Totally agree. Furthermore, the trading partner may want to discuss an extension with Dickey. He'll certainly be less willing to help the Mets out by agreeing to an extension with the new team after hearing this. It does not seem to be the case, however, that an extension is being discussed with Toronto. Probably doesn't help their image with other ballplayers and potential free agents, too.
   29. cardsfanboy Posted: December 15, 2012 at 07:58 PM (#4325741)
In the spirit of being a contrarian, I asked Ken Davidoff a few months ago whether RA Dickey was rubbing people the wrong way


You know this would have been a lot better if you would have given Davidoff's response to the question.
   30. Dan Posted: December 15, 2012 at 07:58 PM (#4325742)
Is Davidoff just a complete toady for the Wilpons now? Holy crap, what a miserable article.
   31. Depressoteric feels Royally blue these days Posted: December 15, 2012 at 08:15 PM (#4325749)
And based on your offensive screed, I see no reason to give you the benefit of the doubt either, as you are just another poster who pointlessly throws politics into sports thread, just to stir up dust. Go back to the OTP thread.
Wait, are you serious? I haven't participated in a political thread or discussion here in YEARS. (Seriously -- I don't think I've ever posted once in any OTP thread.) You, on the other hand, are notorious for inserting your politics gratuitously into many of your posts.

Look, it's dumb for this thread to devolve into a "you suck/no you suck" flame war, but you don't get to just drop that sort of accusation on me and walk away. I'm the OPPOSITE of a person who throws political arguments into sports threads -- I basically run shrieking from politics on Primer at this point -- meanwhile that is precisely the sort of thing you do nearly all the time. Therefore for you to level this accusation at me is irony writ large.

For the record, I get the point (that others have made) that the Post is a sensationalistic paper...but so is the Daily News. So are any and all tabloid-style dailies. I never really thought of their sports section as sharing the same sort of irresponsibility as their straight news coverage.
   32. cardsfanboy Posted: December 15, 2012 at 08:22 PM (#4325752)
For the record, I get the point (that others have made) that the Post is a sensationalistic paper...but so is the Daily News. So are any and all tabloid-style dailies. I never really thought of their sports section as sharing the same sort of irresponsibility as their straight news coverage.


On top of that, isn't it logical to think that the writer would maintain his level of quality/standards instead of changing that level just because his paychecks are coming from someone else? At least until he proves differently.
   33. Lassus Posted: December 15, 2012 at 08:24 PM (#4325754)
I'm the OPPOSITE of a person who throws political arguments into sports threads -- I basically run shrieking from politics on Primer at this point -- meanwhile that is precisely the sort of thing you do nearly all the time.

But... it IS what you did here. I personally recognize you don't post in the OOTP thread, and knew that as soon as Srul wrote what he did. It doesn't change that that's what happened this time.
   34. caprules Posted: December 15, 2012 at 08:39 PM (#4325760)
Wait, are you serious? I haven't participated in a political thread or discussion here in YEARS.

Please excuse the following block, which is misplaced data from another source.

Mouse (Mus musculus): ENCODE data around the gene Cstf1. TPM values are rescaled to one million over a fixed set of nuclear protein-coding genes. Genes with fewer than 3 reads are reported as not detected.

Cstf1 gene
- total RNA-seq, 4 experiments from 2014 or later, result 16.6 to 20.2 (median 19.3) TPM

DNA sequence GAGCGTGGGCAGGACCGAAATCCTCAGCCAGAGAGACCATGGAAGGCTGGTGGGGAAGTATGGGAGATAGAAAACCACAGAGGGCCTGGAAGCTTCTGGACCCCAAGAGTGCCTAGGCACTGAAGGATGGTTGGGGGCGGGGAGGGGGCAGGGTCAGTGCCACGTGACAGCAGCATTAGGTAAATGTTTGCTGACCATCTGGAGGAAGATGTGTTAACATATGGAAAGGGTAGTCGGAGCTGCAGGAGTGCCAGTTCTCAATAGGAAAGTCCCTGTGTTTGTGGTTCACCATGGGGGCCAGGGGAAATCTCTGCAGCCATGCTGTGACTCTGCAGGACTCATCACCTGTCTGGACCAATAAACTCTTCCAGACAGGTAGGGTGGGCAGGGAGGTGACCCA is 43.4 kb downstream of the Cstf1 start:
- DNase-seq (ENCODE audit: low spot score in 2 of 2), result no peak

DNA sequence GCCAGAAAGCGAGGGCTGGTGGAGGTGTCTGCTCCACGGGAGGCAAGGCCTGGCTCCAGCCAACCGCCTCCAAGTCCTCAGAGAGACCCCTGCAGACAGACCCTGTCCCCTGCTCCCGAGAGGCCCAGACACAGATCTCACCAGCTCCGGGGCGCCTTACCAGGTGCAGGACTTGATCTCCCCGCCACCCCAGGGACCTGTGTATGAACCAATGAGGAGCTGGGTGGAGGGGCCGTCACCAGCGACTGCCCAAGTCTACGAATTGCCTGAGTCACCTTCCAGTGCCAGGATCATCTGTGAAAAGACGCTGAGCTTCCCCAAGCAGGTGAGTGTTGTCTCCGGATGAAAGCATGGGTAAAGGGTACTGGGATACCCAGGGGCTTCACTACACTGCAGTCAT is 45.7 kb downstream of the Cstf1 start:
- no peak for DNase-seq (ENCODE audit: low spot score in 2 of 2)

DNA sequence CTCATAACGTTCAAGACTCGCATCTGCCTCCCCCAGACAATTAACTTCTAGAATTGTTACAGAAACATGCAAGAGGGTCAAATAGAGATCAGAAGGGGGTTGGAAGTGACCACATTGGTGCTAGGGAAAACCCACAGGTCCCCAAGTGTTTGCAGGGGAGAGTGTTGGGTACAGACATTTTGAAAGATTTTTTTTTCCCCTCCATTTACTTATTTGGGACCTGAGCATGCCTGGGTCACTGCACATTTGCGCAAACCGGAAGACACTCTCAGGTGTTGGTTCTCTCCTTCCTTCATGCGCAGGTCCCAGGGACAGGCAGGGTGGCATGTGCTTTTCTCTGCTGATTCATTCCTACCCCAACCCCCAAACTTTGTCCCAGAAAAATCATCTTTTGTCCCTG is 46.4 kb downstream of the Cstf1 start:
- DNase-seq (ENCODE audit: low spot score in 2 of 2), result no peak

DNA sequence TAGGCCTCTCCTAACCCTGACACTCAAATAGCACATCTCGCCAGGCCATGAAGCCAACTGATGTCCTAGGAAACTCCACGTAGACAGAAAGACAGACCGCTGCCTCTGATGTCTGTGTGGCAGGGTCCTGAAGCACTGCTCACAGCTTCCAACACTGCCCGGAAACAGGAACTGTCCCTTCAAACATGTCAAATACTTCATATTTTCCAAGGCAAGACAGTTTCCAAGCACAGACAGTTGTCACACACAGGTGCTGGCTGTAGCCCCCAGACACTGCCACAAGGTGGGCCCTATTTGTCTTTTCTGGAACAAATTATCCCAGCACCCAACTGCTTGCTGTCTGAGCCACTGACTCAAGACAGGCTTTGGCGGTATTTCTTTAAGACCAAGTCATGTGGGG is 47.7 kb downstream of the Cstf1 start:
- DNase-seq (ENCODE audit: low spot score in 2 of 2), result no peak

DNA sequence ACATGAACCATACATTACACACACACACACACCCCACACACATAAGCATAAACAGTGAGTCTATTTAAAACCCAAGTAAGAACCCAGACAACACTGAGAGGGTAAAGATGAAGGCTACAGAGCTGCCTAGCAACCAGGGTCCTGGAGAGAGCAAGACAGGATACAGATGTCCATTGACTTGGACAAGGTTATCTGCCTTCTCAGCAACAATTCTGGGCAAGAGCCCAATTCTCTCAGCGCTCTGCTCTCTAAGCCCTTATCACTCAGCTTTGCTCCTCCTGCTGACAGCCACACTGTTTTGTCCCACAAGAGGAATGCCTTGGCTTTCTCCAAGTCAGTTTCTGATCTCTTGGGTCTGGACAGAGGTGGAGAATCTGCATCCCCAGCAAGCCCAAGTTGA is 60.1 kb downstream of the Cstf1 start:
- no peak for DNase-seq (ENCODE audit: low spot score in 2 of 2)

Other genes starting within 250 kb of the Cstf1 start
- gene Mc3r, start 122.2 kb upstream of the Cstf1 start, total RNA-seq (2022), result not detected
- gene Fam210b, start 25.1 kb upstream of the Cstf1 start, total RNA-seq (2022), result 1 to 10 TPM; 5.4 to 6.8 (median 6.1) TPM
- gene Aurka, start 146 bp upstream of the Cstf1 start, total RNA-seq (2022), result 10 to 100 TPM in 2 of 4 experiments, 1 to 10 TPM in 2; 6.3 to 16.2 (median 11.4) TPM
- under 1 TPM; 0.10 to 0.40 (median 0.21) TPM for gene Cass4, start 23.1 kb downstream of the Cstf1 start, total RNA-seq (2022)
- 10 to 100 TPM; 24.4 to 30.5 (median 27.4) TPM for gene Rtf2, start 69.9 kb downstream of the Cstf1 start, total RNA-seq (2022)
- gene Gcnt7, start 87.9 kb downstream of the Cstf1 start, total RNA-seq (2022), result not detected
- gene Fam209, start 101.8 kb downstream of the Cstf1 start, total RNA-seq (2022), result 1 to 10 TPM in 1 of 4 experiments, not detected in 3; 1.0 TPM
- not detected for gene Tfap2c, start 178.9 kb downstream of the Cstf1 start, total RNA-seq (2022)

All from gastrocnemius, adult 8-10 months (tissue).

I thought I remembered you saying that Romney would win easily. A simple search shows this

People who understand the deeper trends now set in place for the upcoming election (economic, international, electoral) around here are acting on the assumption that Obama's a dead man walking at this point. He will linger in the polls at parity with Romney for the next few months, then the bottom will fall out in September and October. The final result will, in terms of the national vote at least, be something close to a mirror image of 2008 percentage wise. The map may well look very different from the last GOP victory, FWIW...Virginia is going to be a much tighter state for Romney than OH, FL, or even CO.
   35. Bob Tufts Posted: December 15, 2012 at 08:42 PM (#4325761)

On top of that, isn't it logical to think that the writer would maintain his level of quality/standards instead of changing that level just because his paychecks are coming from someone else? At least until he proves differently.


Ken is still a liberal that lives on the West Side of Manhattan.


Perhaps this got the ball rolling - from the NY Times 26th September:

Dickey’s narrative, in this way, has engulfed all others on the team. But the Mets, while aware of the possibility for tension among other players, are adamant that it does not exist within the clubhouse.

“In R. A.’s case, right now, this is kind of a special thing,” Manager Terry Collins said Wednesday. “I know most of the players understand what it means and what it is. There’s always going to be some guy that maybe takes it the wrong way. But you can’t please everybody.”


   36. Depressoteric feels Royally blue these days Posted: December 15, 2012 at 08:43 PM (#4325762)
I thought I remembered you saying that Romney would win easily. A simple search shows this
Well pardon my exaggeration (and my terrible prediction). I didn't even remember that. Still, the point stands -- I am most certainly not a frequent participant in such threads (or any political threads these days, really). Anyone want to dispute that?
But... it IS what you did here. I personally recognize you don't post in the OOTP thread, and knew that as soon as Srul wrote what he did. It doesn't change that that's what happened this time.